Skip to main content
It looks like you're using Internet Explorer 11 or older. This website works best with modern browsers such as the latest versions of Chrome, Firefox, Safari, and Edge. If you continue with this browser, you may see unexpected results.
Custom Data Search
This Google Custom search engine performs a search on websites that have been evaluated for their usefulness in providing data and statistics. Results will open in a new window.
Other Pages of Interest
Below are links to other pages that may be of interest to you.
The following links provide some information on how to get started using a data file. You should also look at our pages on SAS, Stata and SPSS.
- Research Data Tutorials - A series of tutorials on the use and processing of data.
- The Quartz Guide to Bad Data - An exhaustive reference to problems seen in real-world data along with suggestions on how to resolve them.
- Research data management guidance - Guidance and support for managing, sharing and preserving research data.
- Depositing Data Even if you are not planning on deposting data to ICPSR, their guidelines on preparing and documenting data are a must-read for any researcher.
- How to Use a Codebook You can't use data without a codebook. This tells you how to use the codebook.
- Teaching and Learning Data ICPSR offers a broad range of learning tools and courses. These tools help undergraduates acquire basic skills in quantitative data analysis, support teaching faculty with tools for the classroom, and provide basic and advanced training in social science methods through the internationally-renowned Summer Program.
- Data Documentation Initiative an international effort to establish a standard for technical documentation describing social science data.
Downloading Data From The Web
Different websites provide data in several different formats - ASCII, SAS, SPSS, Stata and others. Not all data are available in all formats, though, so you need to choose which best suits your needs. Sometimes, you will find that the data you want are not available in the format you want. Don't worry about this, your data can always be converted. Here are some tips:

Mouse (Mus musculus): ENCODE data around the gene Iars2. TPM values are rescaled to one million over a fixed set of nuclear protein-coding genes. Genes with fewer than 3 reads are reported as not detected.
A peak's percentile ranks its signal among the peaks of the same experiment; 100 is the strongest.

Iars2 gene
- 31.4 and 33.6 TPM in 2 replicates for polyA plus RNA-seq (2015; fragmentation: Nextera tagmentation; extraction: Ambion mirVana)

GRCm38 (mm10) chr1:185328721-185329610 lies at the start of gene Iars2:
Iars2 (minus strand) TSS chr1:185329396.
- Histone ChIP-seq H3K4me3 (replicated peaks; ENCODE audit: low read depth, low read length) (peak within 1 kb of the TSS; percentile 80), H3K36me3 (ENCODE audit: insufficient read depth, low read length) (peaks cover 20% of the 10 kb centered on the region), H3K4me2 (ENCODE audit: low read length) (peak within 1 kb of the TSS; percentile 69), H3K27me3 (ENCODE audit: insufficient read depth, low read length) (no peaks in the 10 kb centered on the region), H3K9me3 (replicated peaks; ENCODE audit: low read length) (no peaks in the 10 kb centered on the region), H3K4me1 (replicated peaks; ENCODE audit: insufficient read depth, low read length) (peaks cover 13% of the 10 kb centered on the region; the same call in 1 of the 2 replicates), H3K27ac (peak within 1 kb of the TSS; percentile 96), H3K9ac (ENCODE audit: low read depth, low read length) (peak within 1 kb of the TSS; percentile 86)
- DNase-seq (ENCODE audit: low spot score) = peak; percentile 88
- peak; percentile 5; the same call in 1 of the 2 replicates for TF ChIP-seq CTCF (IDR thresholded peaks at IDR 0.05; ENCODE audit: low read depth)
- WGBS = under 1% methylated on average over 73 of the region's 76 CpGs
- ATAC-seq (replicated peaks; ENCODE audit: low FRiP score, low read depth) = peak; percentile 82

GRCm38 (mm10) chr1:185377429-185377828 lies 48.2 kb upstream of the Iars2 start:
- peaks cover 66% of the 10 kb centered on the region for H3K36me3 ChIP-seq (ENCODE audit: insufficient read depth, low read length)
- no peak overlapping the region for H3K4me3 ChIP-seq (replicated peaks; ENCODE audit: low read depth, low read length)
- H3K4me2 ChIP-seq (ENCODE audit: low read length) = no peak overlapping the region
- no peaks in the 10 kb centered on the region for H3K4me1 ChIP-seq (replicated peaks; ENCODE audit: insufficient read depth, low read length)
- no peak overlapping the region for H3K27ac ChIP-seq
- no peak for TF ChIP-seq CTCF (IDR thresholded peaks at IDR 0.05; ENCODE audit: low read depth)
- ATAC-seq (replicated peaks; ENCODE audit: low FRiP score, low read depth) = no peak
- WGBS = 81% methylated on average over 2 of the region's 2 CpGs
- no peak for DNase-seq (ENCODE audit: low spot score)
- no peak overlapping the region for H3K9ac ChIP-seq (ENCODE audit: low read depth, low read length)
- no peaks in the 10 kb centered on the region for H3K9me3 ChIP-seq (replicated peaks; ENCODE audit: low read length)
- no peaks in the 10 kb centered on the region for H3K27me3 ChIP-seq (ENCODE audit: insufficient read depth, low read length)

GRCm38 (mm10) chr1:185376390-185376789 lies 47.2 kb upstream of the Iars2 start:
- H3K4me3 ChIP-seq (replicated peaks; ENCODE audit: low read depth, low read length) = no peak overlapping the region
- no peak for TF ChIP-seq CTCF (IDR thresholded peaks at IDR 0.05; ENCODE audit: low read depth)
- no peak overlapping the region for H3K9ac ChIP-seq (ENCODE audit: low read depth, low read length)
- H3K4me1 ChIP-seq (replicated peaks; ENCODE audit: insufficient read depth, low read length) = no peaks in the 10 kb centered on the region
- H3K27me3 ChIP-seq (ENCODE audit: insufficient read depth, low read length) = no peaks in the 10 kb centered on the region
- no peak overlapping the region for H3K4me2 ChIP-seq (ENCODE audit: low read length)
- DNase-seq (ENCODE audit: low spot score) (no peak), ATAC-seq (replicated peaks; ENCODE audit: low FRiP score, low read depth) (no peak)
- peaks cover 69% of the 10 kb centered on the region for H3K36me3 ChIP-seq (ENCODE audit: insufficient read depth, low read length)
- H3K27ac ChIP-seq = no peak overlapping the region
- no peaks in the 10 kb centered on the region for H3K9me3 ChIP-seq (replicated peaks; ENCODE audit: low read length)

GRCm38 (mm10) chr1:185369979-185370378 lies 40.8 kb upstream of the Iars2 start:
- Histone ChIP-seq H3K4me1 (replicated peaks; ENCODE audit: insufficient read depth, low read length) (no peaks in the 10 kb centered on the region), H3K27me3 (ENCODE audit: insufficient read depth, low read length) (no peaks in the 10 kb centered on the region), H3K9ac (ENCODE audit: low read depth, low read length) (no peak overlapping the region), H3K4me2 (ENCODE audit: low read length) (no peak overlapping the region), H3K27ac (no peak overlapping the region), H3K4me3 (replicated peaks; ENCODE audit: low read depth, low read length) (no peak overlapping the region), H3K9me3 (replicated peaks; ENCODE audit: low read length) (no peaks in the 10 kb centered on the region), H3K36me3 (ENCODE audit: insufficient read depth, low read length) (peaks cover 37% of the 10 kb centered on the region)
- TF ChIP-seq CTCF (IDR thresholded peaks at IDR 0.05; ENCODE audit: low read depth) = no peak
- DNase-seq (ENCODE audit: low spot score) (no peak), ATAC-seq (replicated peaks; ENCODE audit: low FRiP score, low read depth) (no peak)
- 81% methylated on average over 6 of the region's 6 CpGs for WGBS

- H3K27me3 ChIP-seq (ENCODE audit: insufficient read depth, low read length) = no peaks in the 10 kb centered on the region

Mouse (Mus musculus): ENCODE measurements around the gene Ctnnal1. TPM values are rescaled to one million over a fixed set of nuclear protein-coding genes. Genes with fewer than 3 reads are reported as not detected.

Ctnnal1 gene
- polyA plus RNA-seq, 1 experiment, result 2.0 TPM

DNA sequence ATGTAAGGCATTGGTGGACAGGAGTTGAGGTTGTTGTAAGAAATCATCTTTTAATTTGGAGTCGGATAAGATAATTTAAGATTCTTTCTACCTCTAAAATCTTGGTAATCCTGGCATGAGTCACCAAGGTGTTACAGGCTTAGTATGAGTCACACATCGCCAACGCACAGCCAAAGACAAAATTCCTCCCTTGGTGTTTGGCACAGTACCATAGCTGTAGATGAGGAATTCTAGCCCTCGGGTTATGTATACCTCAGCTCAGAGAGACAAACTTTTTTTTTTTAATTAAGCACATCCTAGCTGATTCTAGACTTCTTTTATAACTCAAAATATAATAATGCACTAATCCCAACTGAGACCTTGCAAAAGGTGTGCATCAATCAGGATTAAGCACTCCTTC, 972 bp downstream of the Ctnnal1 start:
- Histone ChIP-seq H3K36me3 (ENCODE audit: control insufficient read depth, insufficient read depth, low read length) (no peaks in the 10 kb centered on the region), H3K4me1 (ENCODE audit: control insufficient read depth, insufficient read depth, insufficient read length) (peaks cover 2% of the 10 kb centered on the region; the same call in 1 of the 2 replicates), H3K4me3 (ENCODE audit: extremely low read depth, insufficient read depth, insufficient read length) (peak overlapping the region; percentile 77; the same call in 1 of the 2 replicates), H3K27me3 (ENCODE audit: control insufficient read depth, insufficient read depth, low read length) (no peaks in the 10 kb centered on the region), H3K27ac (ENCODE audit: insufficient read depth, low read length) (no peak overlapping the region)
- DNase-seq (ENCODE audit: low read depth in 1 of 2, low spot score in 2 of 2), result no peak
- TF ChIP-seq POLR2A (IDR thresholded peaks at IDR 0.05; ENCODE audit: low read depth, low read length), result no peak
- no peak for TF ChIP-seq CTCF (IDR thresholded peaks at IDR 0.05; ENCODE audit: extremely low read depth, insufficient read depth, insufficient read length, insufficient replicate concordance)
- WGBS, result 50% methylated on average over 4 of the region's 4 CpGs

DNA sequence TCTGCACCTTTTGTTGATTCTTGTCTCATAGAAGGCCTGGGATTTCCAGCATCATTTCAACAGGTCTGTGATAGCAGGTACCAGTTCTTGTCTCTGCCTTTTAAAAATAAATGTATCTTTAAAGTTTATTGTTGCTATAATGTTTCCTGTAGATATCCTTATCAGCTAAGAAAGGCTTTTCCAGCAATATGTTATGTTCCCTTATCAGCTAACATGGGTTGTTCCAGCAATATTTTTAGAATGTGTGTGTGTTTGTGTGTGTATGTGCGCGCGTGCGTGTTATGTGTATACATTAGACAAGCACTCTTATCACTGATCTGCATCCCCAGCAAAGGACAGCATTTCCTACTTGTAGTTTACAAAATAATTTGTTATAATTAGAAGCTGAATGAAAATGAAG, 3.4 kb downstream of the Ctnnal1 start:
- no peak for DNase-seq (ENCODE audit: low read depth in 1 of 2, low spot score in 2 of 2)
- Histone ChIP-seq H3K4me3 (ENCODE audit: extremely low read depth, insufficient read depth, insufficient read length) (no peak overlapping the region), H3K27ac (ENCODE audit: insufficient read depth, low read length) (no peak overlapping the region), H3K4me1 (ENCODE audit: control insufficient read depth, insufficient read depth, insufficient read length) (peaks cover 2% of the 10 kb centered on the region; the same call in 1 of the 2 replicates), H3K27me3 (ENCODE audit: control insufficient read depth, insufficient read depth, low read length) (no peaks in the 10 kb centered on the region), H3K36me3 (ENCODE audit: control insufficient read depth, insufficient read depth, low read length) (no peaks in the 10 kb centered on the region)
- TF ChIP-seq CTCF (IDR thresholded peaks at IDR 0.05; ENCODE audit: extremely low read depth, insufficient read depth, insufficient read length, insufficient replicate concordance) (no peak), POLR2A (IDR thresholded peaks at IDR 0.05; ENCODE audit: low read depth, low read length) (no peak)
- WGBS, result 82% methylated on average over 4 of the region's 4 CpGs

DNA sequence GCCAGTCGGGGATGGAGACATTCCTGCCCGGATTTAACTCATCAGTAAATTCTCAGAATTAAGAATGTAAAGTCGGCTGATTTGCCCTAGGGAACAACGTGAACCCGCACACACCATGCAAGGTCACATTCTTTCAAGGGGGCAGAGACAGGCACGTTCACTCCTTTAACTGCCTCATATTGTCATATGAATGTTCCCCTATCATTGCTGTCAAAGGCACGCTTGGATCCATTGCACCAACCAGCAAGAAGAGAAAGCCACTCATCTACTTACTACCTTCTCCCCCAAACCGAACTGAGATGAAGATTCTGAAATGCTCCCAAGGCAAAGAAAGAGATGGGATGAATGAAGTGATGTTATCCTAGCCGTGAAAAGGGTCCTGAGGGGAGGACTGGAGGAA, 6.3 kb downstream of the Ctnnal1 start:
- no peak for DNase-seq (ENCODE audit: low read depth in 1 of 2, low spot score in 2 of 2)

- Data and related files are often bundled together and compressed into what are often called a "zip" file. Common file extensions for these are ".zip" on Windows and ".gz" or ".tar" on Unix. You will need to "unzip" the files before you can do anything else with them. WinZip is a good Windows program, and the "gunzip" command can be used on Unix.
- If there is an ASCII (i.e., plain text) data set with a program file for the statistical package you intend to use, then select that option. Sometimes there is an option for data files already in the format you want ("system," "portable," "transport"), but these may have some "glitches" due to differences in the type of machine they were created on and the type you are using. It's rare, but it does happen.
- If there is not an ASCII data set and setup file in the package you want to use, but there is one for another package, then use the other package to create a system file and then convert it. For example, if you like to use SPSS, but there is only an option for SAS, use SAS to read and create a SAS data file, then convert the SAS data file to SPSS using StatTransfer.
- If you are downloading data from a geospatial data site, the file may be in "Dbase" format and have an extension of ".dbf". This is the format used by ArcView (a "shape" file is actually a set of files, one or more of which is a .dbf file). These files can be read directly into SAS, Stata, SPSS and Excel.
- The setup files are written to read the entire data set, which you may not need. Rather than editing the program to read only the variables/observations you want, let the program read the entire data set, then just add drop and/or keep statements in the appropriate place to retain what you want. Make absolutely sure that you select all identification and weighting variables. If you are not sure if you want a particular variable, keep it. It's easier to ignore or drop a variable later than it is to go back and add it to your dataset.
- Sometimes the programs have large sections "commented out" so those statements are not executed. If you do want these statements to be executed, then be sure to un-comment them. Typically, these are statements to convert missing value codes (such as "999") to system-missing codes.
- If possible, run some descriptive statistics on your data and compare them to the codebook or some other source to make sure you have read the data correctly.